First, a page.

5 Eastward from the Moon along the ecliptic. When such a moon is rising at the East the Sun is 90 degrees eastward, that is it has not risen yet, it will rise 90 degrees later that is 6 hours later because it takes 24 hours for the whole ecliptic circle to rise. Therefore it must be midnight. What time doe such a moon (third quarter) set? When such a Moon set the sun is 90 degrees eastward that is at the zenith or 90 degrees (6 hours) before it sets. Therefore it is noon. Exercise: Repeat the same with the first quarter Moon. Hint: A first quarter Moon is 90 degrees to the East of the Sun along the ecliptic circle, that is the Sun is 90 degrees to the west of the Moon along the ecliptic. In order to visualize and see the eastward sidereal motion of the Moon on the ecliptic (eastward motion with respect to the stars) and how the phases of the moon are formed I will give you some photos of the sky on May 20, 22, 24, 26, 2012 and on June 17 and one month later. We start from New moon and as the moon moves eastward from the sun it becomes waxing crescent until the 26 where it is a little less than first quarter. Observe how much faster than the Sun and the planets the moon is moving eastwards on the ecliptic with respect to the stars. The photos are always corresponding with the sky at noon. Please notice that the Moon Sun and planets participate to the daily (diurnal) westward motion as well like all the stars, on the top of their extra sidereal eastward shift along the ecliptic.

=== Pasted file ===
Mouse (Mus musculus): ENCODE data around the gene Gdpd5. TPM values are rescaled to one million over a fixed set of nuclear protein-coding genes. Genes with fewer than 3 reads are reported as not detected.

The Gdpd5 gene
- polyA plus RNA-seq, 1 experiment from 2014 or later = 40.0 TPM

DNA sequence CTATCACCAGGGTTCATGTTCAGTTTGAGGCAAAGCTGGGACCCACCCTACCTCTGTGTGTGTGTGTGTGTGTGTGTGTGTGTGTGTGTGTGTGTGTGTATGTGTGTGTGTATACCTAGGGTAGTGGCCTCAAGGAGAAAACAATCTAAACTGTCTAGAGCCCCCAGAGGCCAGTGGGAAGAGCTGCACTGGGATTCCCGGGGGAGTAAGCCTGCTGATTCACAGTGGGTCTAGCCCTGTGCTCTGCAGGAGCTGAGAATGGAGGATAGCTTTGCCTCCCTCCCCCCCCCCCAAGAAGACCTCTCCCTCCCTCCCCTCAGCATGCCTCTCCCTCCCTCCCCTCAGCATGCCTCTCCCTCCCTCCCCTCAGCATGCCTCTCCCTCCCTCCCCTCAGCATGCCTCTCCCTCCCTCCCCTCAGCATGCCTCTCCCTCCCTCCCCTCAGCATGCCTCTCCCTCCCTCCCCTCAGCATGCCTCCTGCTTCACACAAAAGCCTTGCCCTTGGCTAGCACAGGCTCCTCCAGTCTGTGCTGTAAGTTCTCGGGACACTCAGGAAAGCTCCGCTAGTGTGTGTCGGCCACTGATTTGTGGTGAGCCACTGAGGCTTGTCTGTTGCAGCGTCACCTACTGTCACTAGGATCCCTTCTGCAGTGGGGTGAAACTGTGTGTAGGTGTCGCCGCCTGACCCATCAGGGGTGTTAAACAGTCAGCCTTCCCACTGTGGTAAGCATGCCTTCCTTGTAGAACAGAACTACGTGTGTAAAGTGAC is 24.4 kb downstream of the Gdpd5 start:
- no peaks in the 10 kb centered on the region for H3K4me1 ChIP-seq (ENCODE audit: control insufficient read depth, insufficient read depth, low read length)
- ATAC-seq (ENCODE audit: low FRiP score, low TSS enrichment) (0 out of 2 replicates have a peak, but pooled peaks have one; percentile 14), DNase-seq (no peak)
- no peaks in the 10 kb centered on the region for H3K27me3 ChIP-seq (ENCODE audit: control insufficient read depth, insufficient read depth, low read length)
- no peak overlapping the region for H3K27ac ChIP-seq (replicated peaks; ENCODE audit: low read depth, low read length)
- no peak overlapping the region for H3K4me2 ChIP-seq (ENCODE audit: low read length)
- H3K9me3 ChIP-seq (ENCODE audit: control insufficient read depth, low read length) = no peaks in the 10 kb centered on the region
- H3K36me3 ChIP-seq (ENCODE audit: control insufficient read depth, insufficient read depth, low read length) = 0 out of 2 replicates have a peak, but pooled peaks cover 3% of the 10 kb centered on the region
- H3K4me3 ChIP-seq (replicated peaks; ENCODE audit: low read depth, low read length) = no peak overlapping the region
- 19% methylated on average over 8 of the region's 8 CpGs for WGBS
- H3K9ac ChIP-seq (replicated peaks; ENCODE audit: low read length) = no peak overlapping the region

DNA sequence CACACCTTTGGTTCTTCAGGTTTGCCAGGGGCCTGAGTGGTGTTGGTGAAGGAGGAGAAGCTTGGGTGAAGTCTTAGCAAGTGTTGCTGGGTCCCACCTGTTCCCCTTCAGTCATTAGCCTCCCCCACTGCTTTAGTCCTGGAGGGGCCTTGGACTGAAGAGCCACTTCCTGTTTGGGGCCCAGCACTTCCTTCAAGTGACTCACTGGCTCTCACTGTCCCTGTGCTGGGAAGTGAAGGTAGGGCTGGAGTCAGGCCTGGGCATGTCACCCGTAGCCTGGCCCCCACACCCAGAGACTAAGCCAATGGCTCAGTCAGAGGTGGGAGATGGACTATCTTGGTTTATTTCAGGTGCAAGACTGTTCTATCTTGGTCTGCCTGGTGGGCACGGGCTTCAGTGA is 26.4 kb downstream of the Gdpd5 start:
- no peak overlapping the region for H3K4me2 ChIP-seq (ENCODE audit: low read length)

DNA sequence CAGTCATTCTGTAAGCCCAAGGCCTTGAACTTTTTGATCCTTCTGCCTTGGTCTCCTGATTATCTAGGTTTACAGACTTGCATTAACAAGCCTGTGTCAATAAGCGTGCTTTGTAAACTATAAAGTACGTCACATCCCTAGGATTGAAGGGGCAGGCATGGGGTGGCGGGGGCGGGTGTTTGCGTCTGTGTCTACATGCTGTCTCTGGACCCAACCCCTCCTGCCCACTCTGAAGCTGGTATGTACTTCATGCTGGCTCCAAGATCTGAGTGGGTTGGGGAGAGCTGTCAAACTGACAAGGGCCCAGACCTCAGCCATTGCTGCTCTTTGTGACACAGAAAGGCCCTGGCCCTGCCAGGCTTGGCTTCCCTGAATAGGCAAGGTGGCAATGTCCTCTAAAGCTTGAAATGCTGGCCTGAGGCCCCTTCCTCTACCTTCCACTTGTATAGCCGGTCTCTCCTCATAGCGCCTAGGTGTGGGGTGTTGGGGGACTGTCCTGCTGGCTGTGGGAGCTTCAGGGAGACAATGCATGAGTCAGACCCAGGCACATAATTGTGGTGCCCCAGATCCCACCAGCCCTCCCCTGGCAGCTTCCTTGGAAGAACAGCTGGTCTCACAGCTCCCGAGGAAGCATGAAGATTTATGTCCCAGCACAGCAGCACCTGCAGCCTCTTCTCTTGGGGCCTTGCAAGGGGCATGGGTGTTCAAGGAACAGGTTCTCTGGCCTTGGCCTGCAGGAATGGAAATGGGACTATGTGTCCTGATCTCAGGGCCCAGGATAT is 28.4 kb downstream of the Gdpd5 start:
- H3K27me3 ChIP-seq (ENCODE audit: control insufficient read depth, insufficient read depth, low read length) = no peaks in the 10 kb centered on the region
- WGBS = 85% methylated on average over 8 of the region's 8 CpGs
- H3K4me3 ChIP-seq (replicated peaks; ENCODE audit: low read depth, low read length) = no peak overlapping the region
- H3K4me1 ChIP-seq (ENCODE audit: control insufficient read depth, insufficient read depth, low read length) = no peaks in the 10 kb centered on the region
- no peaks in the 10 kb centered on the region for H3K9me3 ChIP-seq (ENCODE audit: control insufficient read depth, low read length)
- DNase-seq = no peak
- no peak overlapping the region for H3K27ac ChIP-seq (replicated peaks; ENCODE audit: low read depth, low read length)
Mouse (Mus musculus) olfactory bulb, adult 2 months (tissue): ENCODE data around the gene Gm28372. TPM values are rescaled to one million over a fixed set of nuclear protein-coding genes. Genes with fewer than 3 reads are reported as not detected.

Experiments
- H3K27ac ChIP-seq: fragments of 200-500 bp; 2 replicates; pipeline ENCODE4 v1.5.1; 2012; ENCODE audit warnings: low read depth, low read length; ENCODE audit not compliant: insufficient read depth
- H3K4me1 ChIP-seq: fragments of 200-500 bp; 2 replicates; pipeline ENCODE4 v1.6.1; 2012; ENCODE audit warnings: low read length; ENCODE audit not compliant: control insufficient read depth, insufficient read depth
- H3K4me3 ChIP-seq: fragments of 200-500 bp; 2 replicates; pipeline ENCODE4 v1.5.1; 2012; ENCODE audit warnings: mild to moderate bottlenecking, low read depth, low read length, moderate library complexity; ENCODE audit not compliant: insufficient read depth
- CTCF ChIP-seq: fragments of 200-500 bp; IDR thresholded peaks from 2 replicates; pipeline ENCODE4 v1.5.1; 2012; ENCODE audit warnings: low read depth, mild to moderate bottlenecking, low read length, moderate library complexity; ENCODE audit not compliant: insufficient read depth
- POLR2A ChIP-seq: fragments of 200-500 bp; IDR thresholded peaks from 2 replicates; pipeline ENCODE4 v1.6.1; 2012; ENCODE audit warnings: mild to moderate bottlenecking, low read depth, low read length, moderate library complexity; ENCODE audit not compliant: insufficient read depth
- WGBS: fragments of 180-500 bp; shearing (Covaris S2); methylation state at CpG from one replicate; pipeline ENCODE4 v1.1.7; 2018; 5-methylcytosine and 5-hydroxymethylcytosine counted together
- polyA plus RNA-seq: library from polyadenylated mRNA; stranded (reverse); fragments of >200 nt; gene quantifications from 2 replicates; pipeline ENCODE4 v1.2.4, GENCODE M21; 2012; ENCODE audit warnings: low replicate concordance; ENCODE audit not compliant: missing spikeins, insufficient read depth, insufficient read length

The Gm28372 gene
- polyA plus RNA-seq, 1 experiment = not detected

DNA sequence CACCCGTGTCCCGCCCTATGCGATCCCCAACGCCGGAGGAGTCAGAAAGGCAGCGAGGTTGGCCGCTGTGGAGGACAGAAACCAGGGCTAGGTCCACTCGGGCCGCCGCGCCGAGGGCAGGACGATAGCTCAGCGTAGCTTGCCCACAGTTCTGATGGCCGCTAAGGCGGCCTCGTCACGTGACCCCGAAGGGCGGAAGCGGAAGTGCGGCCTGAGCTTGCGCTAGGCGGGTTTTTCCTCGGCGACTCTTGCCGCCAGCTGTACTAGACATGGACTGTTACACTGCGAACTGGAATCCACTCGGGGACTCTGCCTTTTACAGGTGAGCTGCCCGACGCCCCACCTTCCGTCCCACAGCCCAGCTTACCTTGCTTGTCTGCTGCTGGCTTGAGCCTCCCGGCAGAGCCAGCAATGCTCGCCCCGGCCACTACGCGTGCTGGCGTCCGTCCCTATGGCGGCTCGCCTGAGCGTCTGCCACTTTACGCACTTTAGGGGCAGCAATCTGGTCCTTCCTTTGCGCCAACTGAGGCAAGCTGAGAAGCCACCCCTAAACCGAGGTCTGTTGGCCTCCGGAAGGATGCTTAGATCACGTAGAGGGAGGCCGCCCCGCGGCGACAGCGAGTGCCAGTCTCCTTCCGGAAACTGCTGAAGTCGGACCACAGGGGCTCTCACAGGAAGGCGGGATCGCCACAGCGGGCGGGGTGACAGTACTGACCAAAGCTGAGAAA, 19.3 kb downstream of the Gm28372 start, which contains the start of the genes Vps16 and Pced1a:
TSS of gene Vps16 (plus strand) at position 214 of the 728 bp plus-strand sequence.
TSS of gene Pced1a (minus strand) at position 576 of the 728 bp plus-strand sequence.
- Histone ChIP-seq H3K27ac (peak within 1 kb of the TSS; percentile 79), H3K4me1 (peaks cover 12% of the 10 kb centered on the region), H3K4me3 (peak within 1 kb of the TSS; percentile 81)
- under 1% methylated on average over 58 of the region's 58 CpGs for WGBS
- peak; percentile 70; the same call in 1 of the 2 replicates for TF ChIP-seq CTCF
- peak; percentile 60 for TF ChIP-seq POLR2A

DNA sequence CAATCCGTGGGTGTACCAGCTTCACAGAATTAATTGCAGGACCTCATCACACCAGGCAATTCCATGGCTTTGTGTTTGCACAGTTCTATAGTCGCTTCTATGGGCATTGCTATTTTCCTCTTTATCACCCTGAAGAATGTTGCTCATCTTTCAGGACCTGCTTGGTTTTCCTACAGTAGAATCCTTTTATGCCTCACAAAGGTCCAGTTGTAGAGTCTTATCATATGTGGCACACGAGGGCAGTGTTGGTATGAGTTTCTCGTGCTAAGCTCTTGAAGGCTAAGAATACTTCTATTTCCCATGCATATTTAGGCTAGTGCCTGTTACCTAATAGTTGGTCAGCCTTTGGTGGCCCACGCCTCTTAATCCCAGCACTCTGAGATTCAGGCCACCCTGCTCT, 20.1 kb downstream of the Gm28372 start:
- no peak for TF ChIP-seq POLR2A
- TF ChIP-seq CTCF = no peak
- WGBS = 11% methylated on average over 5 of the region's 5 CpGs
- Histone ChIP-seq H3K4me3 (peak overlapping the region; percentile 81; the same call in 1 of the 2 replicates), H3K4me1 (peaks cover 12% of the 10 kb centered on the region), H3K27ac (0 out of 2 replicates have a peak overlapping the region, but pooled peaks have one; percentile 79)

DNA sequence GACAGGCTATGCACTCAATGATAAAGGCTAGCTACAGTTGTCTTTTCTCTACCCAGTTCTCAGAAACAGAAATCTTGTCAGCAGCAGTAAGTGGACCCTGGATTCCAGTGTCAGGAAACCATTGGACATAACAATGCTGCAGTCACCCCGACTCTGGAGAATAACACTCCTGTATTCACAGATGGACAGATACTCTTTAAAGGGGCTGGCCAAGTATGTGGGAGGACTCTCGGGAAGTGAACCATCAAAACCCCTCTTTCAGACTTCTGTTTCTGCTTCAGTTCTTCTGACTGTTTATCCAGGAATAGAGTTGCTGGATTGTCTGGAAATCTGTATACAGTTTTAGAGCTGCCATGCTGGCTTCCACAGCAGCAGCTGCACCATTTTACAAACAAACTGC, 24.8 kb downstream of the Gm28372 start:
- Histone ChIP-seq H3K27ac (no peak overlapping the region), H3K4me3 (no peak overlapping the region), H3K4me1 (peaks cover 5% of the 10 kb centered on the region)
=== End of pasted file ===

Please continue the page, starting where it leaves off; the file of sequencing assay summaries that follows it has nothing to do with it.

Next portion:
6 Notice that on May The Moon the Earth and the Sun are almost perfectly aligned and as viewed from the Earth the disk of the Moon almost covers completely the Sun. We may have an (annular) Solar eclipse.

7

8